June 26th, 2011, 01:07 PM  #8 
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Dig up from the Archives!!
Thanks to Alaric & Peter for their posts. I wrote a little test program using Peters simpler formula which works perfectly. I'm a motion novice and was wondering how you could apply this to a real application which wasn't using servo's and positioning was done via PLC. Some of my thoughts Ramping down from full speed you could utilize the same formula but decrease the time? Target position close to current position terminate the rampup prematurely and then move the accumulated time into the rampdown time? I noticed Alaric's method utilises (EndingSetpointStartingSetpoint)in the equation  but how to utilize similar with peters equation? Compensation for loadswinging allow more time  more gentle Ramp? Minimum Speed Not necessary to start from 0Hz each time? I'm thinking i need to factor in the current speed, braking distances and a window tolerance etc I'm i thinking along the right lines? if not could someone give me a nudge in the right direction? Thanks 
June 26th, 2011, 03:07 PM  #9  
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Quote:
Quote:
Quote:
ConstantVelocity=1.5*MoveDistance/MoveTime RampTime=MoveTime/3 The motion profile will spend 1/3 of the time ramping up, 1/3 of the time at constant velocity and 1/3 of the time ramping down. The ramp distance will be 1/4 of the total distance and the distance traveled at constant velocity will be 1/2 the total distance. Quote:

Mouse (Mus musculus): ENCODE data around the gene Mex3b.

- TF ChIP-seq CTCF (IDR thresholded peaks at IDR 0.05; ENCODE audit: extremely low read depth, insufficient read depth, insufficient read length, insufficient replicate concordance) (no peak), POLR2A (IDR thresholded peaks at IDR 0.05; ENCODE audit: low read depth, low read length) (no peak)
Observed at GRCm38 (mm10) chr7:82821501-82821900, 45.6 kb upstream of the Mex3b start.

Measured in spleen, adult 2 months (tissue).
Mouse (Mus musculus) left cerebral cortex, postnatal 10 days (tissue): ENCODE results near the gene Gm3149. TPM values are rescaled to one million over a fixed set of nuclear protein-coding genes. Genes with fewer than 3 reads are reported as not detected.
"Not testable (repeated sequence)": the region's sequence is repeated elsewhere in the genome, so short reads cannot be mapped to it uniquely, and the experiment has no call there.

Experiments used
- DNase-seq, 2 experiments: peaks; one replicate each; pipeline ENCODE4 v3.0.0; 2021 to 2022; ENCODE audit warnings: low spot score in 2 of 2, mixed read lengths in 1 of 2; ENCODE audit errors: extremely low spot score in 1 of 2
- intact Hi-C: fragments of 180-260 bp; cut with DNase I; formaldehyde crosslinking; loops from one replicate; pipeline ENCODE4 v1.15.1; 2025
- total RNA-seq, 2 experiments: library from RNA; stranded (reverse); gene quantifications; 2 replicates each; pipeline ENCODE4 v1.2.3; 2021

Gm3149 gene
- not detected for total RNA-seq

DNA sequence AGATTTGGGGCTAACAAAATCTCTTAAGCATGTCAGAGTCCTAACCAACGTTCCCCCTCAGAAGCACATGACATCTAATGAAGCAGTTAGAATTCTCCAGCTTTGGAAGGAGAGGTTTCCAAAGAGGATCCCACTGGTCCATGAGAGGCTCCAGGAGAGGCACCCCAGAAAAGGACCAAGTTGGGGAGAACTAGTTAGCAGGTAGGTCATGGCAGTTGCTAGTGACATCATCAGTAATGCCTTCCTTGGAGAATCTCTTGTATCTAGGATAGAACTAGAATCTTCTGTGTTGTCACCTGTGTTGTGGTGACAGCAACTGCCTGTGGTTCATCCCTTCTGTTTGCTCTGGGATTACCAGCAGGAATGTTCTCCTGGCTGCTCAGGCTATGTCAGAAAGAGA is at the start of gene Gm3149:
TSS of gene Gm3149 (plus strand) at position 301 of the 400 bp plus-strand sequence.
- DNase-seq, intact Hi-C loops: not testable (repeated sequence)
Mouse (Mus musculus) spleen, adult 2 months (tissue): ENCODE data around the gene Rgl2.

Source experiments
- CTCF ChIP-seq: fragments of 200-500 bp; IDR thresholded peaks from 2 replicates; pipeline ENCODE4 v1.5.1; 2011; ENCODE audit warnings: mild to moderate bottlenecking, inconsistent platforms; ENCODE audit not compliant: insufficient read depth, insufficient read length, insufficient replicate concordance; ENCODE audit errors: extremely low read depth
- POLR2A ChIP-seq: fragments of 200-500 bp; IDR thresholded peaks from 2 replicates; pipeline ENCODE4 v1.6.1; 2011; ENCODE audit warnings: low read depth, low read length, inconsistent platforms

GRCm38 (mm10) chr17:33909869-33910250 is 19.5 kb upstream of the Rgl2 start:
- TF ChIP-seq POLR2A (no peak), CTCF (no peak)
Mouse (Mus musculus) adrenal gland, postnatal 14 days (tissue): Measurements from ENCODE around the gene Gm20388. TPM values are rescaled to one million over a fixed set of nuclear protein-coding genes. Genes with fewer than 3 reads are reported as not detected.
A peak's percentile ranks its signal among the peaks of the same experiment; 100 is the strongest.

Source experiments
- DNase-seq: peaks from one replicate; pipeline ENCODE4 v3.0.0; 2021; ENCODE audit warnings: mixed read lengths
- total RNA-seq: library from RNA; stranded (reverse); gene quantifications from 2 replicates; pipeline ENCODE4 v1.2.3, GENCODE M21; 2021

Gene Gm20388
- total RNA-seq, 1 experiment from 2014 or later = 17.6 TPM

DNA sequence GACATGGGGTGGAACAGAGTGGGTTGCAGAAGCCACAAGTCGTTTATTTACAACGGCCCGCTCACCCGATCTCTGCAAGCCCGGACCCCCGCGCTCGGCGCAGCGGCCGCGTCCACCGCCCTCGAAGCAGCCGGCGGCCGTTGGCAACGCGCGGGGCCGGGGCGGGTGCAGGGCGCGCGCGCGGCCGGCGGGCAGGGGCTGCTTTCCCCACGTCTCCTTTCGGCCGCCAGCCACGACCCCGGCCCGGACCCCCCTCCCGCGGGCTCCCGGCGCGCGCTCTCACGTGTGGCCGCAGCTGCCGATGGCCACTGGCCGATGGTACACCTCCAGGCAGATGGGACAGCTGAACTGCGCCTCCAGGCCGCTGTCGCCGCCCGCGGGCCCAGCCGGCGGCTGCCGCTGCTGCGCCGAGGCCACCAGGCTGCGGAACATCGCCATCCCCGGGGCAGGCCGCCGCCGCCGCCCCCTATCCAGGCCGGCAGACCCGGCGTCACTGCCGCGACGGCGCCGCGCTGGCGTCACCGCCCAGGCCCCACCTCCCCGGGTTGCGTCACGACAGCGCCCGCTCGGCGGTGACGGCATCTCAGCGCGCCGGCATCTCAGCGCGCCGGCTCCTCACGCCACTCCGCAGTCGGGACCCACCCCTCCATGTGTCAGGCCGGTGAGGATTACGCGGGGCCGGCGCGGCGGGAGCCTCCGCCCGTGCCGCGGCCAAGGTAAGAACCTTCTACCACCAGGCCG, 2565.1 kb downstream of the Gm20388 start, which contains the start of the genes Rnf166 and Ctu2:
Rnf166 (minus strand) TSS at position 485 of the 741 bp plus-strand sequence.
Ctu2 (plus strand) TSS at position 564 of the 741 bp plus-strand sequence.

Quote:
Velocity=StartingVelocity*(1f)+EndingVelocity*f RampTime=RampTimeFrom0toConstantVelocity*(Constant VelocityStartingVelocity)/ConstantVelocity. The math becomes much more complicated if the inital or final accelerations are not 0. This should give you a good start. Let us know how it turns out and how long it took to implement.
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June 26th, 2011, 03:54 PM  #10  
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Quote:
Quote:


May 9th, 2012, 12:38 AM  #11 
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S curve Maths
scurve math:
What are the different parameter in following equation. frac = time/ramp_time; f=(32*frac)*frac*frac; 
May 9th, 2012, 02:05 AM  #12 
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Everything needed is posted above.
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"Living is easy with eyes closed, misunderstanding all you see...." Strawberry Fields Forever, John Lennon 
May 9th, 2012, 02:20 AM  #13 
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S curve Maths
frac = time/ramp_time;
f=(32*frac)*frac*frac; This is easiest method to plot the S curve as per your solution. I want to know How this formula has been derived. constants 3 & 2 derived from ? & what is frac= is factorial? f is frequency? why it is multilpied 2 times frac. 
May 9th, 2012, 12:21 PM  #14  
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Quote:


August 17th, 2015, 05:26 PM  #15 
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Join Date: May 2014
Location: Texas
Posts: 496

Curiosity Bump
I'm working on a similar Scurve with ControlLogix  is there a shortcoming by rolling my own general logistic function, providing raw output with a single CPT instruction? Mathematically this works, but I haven't the hardware on hand yet to measure the scan time impact.
This can be called on RTC pulses at selected intervals to tune output resolution and scan times, I suppose. Last edited by JeremyM; August 17th, 2015 at 05:59 PM.